“While Costa Rica has moved away from its past leanings toward central planning, the country has not shared the privatization impetus of the rest of the region, and still holds a very large fraction of its economy in the form of state enterprises,” Trejos said. “In other words, some long-held aspects of the Costa Rican economy, as compared to other Latin American examples, would be more familiar to the contemporary Cuban analyst.”
Yet José Juan Ruiz, chief economist at the Inter-American Development Bank and manager of its research department, isn’t upbeat about Cuba’s short-term prospects.
“I would like to be an optimist, but I am an economist,” he said. “To my knowledge, successful reforms need to have social consensus. I don’t know how this can be created in Cuba because it’s not the kind of consensus we saw in the 1990s in Eastern Europe.” He added that “being disconnected is the first step to making very bad decisions.”
Richard Feinberg is a senior fellow at Brookings who co-edited the report in which Trejos’ analysis appears. He’s made numerous trips to Cuba and follows closely the economic reforms introduced by the Castro regime since Raúl Castro assumed the presidency in 2008.
These include the relaxation of rules regulating overseas travel, use of mobile phones, Internet access and the formation of small-scale businesses, as well as laws to attract foreign investment and the planned phase-out of Cuba’s dual-currency system.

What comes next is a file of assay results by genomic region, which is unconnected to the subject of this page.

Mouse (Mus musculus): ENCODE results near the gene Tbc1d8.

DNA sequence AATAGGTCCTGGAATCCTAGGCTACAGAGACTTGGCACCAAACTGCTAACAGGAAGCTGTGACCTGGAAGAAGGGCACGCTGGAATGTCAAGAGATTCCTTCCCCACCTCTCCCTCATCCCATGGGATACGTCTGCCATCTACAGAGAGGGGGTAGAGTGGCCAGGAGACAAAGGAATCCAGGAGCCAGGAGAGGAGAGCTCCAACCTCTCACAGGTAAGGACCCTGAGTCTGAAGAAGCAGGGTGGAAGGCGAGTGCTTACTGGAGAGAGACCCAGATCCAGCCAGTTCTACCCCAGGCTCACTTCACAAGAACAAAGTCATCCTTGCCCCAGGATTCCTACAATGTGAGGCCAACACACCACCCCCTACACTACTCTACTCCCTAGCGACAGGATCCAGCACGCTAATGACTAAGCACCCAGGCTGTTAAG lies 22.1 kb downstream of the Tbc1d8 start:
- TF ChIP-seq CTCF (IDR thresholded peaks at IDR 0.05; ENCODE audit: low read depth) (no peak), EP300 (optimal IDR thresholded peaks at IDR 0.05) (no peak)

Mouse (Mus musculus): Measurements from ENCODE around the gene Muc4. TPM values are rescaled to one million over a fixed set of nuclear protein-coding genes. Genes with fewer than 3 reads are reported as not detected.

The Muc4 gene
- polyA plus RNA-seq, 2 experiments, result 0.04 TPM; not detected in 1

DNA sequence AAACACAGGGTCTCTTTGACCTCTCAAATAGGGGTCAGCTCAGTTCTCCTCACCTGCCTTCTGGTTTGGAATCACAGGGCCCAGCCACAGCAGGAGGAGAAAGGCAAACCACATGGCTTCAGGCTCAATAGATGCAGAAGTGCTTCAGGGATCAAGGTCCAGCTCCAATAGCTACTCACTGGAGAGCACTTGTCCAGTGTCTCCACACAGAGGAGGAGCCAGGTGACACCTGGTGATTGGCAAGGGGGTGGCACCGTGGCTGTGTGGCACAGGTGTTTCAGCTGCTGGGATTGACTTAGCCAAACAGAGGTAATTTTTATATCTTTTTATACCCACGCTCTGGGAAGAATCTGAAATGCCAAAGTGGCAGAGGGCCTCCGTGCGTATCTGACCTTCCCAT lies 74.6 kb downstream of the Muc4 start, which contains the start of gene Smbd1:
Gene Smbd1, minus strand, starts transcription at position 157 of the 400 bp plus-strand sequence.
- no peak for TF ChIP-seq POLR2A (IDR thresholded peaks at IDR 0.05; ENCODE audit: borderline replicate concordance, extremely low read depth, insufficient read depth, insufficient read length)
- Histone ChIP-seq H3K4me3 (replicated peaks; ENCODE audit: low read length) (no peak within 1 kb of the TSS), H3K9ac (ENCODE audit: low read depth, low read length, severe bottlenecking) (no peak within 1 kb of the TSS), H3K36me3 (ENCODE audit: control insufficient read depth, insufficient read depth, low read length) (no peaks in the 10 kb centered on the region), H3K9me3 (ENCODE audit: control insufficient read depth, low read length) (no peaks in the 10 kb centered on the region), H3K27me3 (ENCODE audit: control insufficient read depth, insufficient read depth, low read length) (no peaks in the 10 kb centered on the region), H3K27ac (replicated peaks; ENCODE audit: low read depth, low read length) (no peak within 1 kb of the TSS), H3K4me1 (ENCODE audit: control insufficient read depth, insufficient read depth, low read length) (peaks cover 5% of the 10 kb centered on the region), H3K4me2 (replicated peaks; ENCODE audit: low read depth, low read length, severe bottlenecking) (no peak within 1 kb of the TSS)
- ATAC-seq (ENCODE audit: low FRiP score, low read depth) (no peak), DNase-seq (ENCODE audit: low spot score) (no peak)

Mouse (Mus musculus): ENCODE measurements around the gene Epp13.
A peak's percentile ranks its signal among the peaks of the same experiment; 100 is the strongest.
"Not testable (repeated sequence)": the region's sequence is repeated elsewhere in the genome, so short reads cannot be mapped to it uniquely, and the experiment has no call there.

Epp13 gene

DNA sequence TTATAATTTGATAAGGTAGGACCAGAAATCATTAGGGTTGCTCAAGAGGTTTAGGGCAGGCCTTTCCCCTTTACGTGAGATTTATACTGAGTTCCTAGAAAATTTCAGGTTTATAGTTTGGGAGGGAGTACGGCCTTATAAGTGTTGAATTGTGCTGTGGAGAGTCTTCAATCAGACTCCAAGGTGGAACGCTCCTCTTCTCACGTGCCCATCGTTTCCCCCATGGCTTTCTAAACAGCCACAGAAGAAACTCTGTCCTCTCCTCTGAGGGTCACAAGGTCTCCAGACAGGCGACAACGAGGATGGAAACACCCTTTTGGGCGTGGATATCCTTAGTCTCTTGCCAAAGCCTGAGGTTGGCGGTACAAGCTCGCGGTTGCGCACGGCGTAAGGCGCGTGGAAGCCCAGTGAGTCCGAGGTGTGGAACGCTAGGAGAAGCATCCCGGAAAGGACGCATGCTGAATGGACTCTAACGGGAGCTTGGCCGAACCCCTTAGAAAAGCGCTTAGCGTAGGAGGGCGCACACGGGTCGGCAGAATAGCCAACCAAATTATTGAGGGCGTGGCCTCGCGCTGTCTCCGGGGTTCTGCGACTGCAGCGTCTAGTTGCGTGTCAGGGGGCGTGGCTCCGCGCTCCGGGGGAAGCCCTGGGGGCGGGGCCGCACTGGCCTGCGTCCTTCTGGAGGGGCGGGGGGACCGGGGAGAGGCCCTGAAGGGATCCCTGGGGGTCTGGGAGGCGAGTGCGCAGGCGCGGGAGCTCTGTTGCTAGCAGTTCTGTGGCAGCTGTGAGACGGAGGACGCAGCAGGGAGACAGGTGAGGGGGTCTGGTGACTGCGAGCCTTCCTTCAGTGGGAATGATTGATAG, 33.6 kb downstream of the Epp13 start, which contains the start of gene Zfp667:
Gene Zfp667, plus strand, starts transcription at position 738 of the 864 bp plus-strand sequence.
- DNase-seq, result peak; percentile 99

“What Cuba lacks is a visible cadre of internationally recognized technocrats who have had some global experience and with whom the international community can engage,” he said. “That just isn’t present in Cuba. I’m sure there are some smart people in government, but either they’re invisible or not accessible.”
Feinberg added that Costa Rica is not an extreme neoliberal model, but rather a country where the state remains a strong player and where worker rights are sustained by generous pensions.
“In Costa Rica, attracted by the educated and competitively priced workforce, foreign investment has poured into diversified sectors – electronics, medical equipment, life sciences, business process outsourcing – the very same sectors where Cuba could hope to be competitive in international markets,” he said.
Román Macaya, Costa Rica’s ambassador to the United States, said the Trejos study is indeed interesting, but that “Cuba is a unique situation” and that everything must be taken in context in order for any comparisons between the two countries to be useful.
“I would agree that Costa Rica, in some regards, provides a model in that we had a lot of state-owned enterprises. They weren’t privatized; the sector was opened up,” said Macaya, who attended the Brookings conference. “But it was a very slow process.”
That process began 20 years ago with the opening up of Costa Rica’s banking sector, followed later by the insurance and telecom industries, he said. The state also mostly controls the energy sector, and to date it has only 15 percent private-sector participation.
“All of this took place over a number of years, and under different conditions than what Cuba has today,” the ambassador pointed out. “We didn’t start from a closed political and economic society, and we didn’t have an embargo. So those are two huge elephants in the room that have to be taken out of the analysis.”
On the other hand, Macaya said, “we’ve invested strongly in health care and education. There are some comparables, but you have to be careful in making these leaps, transporting one model to the next. We’ve gone from center-left to center-right, but very close to the center. Cuba’s way out on the left.”